Stacking up chores, haphazardly…

A fairly awful “statistical” graph appeared in the Business section of the Sunday New York Times, today. It slices the day chores of a population along the day by percentages, which means that an erratic dynamics for one activity (sport, say) impacts all activities of top. This is one problem. Another one is that we naturally react to surface representation more than to slices, so the global information of how the day is spent. Since activities are piled up, comparing two populations with respect to one single activity is almost impossible, except for sleep which is the bottom activity. This is not mentioning the side effects of how the questions were asked to the participants, how non-response was processed and so on… And the biases resulting from a raw interpretation like “On an average weekday, the unemployed sleep an hour more than their employed peers” which does not account for the difference in the categories, like the fact that people may be unemployed because they are sick and other side effects.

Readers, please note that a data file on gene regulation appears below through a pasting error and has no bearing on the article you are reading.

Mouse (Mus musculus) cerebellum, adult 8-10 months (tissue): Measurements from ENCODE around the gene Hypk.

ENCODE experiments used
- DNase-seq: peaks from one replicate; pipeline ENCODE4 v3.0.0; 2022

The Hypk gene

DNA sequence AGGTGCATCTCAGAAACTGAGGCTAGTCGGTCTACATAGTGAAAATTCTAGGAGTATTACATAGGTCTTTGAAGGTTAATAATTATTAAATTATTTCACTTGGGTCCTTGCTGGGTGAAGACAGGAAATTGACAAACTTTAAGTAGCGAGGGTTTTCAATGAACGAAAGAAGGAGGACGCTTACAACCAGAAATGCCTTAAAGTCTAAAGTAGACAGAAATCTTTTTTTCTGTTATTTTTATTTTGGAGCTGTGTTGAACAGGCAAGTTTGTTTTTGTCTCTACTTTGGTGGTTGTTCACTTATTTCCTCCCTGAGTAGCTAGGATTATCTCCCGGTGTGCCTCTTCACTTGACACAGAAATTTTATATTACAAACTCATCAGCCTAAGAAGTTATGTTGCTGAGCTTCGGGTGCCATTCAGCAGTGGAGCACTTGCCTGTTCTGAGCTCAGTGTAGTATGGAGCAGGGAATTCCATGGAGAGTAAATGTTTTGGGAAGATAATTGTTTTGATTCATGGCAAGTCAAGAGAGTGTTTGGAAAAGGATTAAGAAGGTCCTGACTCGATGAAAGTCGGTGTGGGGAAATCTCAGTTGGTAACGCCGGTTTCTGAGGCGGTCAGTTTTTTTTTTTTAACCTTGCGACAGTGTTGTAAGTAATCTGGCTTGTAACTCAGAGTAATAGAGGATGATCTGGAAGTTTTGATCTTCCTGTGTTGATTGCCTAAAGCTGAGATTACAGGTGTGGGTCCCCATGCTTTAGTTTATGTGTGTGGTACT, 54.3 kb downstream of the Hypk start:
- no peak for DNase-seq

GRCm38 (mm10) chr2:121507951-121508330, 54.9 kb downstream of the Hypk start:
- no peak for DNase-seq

2 Responses to “Stacking up chores, haphazardly…”

  1. I agree with you that stacked area graphs aren’t usually very helpful. However in this case the animation of the graph allows further exploration so I think the net effect is a decent graphic.
    In particular your question about comparing a particular activity across populations can be done by clicking on the activity and then clicking back and forth between the populations of interest.

    • Thanks! ’tis true that the active webpage provides the whole information, but the information content of the paper version is somehow limited. Actually, I just walked into a room by mistake at JSM 2009 and saw exactly the same type of graph!!!

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